Richard Gere is a charming sleaze ball in "The Hoax," the new film from Swedish director Lasse Hallstrom. It is the mostly-true tale of New York writer Clifford Irving, who conned his way into selling a biography of the notoriously reclusive billionaire Howard Hughes in the 1970s. The catch is, he is faking the whole book. Or most of it, anyway.
In "The Hoax," Gere unexpectedly comes upon exclusive information that makes his lie more convincing; therefore, he swindles a major publishing house until the real Howard Hughes arrives on the scene. The scam was a colossal scandal at the time, making the national news. Gere portrays Clifford Irving as a somewhat sympathetic scoundrel and, in an interesting twist, the real Irving has challenged the film's accuracy.
RICHARD GERE - Richard Gere plays sleazy writer Clifford Irving in the drama 'The Hoax.' CNS Photo courtesy of Ken Regan.
Aside from his film career, the 57-year-old Gere is a devoted humanitarian and remains a highly visible activist for Tibetan causes. He is married to actress Carrie Lowell and together they have a 7-year-old son. Following "The Hoax," Gere will have two more films in theaters this year. He stars in the upcoming crime thriller "The Flock," and then he will portray one of five "incarnations" of musician Bob Dylan in the unusual biopic "I'm Not There."
Q: The script for "The Hoax" makes us care about a man who knows he is doing something morally wrong. Should we really care about him succeeding? Why?
A: Because he's just a human being, you know? He's just a schmoe. And he's so much like all of us. We all lie. Everyone does, small lies, big lies. We lie to ourselves, we lie to other people. They're usually not big enough that it hurts anyone, but we all do. And I think it was important to set up the idea that this guy was underappreciated. Certainly he felt that he was, and there was a kind of superior attitude from the literary world about him that he's really not cool.
He's really not of a stature that needs to be respected. I think we can all identify with that, in the sense that there are authority figures and experts that really don't know so much and we'd really like to prove to them that maybe we are better than they think we are.
Q: Did you have many conversations with the real Clifford Irving? Did he seem to want you to play him as sympathetic?
A: No, it was nothing like that. I mean literally, he would just send me books that he had written since then, autographed things and little notes that were just "good luck" kinds of things. There was no direct attempt to get to me and manipulate. But he's obviously a very manipulative person. And I had a clear sense of what I wanted to do with this. There's so much research material, like his own books about what happened and all of the notes that he gave to the writer and the producer when they were working on this. There was more than probably I've ever had, in terms of research material on a specific person.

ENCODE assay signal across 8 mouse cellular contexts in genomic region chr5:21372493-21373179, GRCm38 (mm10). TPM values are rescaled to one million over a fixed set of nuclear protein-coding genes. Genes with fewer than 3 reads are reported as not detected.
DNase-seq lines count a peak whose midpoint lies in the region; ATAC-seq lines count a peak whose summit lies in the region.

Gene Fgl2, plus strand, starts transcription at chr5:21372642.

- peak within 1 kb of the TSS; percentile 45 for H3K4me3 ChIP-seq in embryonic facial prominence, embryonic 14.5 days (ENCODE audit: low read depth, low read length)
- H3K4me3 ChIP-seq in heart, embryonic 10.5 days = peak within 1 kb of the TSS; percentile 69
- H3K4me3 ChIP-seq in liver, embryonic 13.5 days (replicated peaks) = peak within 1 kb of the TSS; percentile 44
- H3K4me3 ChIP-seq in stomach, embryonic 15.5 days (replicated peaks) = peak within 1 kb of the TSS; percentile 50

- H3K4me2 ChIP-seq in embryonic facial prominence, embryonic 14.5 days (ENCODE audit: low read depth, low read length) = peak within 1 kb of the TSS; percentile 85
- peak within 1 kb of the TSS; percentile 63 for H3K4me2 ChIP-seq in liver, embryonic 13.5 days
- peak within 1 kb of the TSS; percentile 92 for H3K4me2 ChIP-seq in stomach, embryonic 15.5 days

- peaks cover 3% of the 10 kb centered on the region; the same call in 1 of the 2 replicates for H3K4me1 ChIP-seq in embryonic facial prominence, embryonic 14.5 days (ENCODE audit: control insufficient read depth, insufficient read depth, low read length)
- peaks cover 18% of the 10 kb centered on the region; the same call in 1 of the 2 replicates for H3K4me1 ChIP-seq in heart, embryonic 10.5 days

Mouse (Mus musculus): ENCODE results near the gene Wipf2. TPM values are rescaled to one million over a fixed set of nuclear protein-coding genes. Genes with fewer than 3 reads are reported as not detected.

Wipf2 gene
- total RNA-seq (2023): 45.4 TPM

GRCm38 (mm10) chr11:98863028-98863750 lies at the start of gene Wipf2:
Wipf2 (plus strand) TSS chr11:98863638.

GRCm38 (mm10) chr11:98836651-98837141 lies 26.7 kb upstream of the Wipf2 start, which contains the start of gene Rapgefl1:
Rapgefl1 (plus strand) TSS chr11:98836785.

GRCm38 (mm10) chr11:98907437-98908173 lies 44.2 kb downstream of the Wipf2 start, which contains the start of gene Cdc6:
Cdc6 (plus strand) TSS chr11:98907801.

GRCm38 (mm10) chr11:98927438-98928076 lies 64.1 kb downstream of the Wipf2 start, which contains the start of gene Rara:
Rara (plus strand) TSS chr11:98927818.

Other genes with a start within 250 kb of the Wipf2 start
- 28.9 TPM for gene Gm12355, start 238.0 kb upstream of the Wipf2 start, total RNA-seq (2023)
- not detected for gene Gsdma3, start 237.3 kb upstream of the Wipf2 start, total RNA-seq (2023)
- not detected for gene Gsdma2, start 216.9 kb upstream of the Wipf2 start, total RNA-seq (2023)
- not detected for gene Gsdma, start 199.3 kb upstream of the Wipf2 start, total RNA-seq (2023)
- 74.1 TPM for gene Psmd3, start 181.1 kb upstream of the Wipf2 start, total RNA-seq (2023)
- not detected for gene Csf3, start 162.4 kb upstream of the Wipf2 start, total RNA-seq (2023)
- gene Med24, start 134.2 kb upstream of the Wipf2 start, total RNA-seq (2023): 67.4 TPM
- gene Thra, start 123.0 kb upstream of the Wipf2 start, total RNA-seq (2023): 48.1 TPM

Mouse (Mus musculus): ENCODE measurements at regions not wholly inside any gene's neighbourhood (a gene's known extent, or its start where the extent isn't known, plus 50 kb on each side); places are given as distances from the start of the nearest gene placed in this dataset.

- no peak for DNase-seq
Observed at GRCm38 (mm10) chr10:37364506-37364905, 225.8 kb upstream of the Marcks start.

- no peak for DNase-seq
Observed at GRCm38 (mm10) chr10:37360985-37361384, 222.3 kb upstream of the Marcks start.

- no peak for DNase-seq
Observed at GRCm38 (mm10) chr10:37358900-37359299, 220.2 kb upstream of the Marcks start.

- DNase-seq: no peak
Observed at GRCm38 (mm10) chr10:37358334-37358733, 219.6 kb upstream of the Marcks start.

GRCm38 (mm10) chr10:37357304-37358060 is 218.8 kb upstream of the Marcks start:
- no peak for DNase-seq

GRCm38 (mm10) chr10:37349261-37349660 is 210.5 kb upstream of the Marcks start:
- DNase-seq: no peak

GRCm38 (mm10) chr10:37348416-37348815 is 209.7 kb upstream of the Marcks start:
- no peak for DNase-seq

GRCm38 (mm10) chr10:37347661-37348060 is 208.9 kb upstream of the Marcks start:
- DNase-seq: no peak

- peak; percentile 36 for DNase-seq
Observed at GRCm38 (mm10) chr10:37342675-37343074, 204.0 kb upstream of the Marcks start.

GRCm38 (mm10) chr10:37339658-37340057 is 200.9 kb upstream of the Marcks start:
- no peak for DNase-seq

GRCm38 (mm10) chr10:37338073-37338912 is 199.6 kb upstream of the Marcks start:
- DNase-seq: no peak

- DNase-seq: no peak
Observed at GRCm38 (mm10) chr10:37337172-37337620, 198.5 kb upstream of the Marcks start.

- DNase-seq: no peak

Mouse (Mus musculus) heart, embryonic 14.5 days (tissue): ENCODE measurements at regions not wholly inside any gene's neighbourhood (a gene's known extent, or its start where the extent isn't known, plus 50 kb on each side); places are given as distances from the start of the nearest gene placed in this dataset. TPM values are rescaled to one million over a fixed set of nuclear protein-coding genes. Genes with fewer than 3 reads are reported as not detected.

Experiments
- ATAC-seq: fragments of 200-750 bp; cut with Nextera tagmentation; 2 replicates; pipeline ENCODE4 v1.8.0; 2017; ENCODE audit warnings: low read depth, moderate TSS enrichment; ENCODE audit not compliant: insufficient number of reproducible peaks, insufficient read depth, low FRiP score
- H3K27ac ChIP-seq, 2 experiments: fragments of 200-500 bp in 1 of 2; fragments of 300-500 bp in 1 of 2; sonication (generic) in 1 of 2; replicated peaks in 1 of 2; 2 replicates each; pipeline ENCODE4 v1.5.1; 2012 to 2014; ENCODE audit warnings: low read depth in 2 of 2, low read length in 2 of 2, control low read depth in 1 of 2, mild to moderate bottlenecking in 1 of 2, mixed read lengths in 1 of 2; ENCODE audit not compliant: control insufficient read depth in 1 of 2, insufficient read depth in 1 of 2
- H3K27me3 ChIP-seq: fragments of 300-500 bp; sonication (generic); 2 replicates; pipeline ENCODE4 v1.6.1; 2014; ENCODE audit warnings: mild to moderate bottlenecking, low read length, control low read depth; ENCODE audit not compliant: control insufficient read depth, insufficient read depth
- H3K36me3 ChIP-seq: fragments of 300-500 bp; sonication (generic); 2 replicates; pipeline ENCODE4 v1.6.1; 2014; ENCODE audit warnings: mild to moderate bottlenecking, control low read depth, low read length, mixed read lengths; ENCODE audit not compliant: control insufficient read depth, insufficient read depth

Q: So you had no desire to speak to him at all? Even on the telephone? It just seems like a natural thing for an actor to want to do.
A: I didn't want to be manipulated by him. I didn't want the performance to violate him, that wasn't the point, but I think it's a natural thing that we all want to come off well.
We don't want our worst sides to be explored. We want our best sides to be explored - in the world, in the universe. And no matter what our conversation would be, there would be a strong element of, "I hope I come off well in this." Which I think he does, because he's deeply human and I can relate to everything he does in the film.
Q: If someone was filming your biography, what would you want to make sure they kept in?
A: That I've only been intelligent, funny, with beautiful women and was nice to old people and dogs. And kids.
Q: Is there a lot of resistance in Hollywood to making movies about reprehensible protagonists?
A: I've done a couple. They're such rich characters. I mean heroes are not that interesting in the end, unless you see them become heroes, turn from selfish, damaged losers and have a moment of grace. We like that because it's what we aspire to ourselves. And that is deeply human. The worst of us has a moment of grace. I don't see a resistance to this type of story.
Q: Early in your life, was there someone who inspired you to believe in yourself enough to accomplish what you have? Was it something they said to you?
A: I don't know why I'm flashing on this, but I remember a friend of my sister's. And it wouldn't have been at 8 years old; it would have been at 10 or 12 probably, maybe a little older, even. And this friend of my older sister's said, "What are you reading?" And I wasn't reading anything. He said, "Look, I'm going to give you a book list." He gave me a book list and I read those books. It made such an impression on me; he's the first thing that I thought of when you asked the question.
He cared enough to give me a book list that he thought was important for me to read. There was a wide range of them. The one that sticks out the most was an Erich Fromm book, "The Art of Loving." It was an exploration of what love is, and different types of love.
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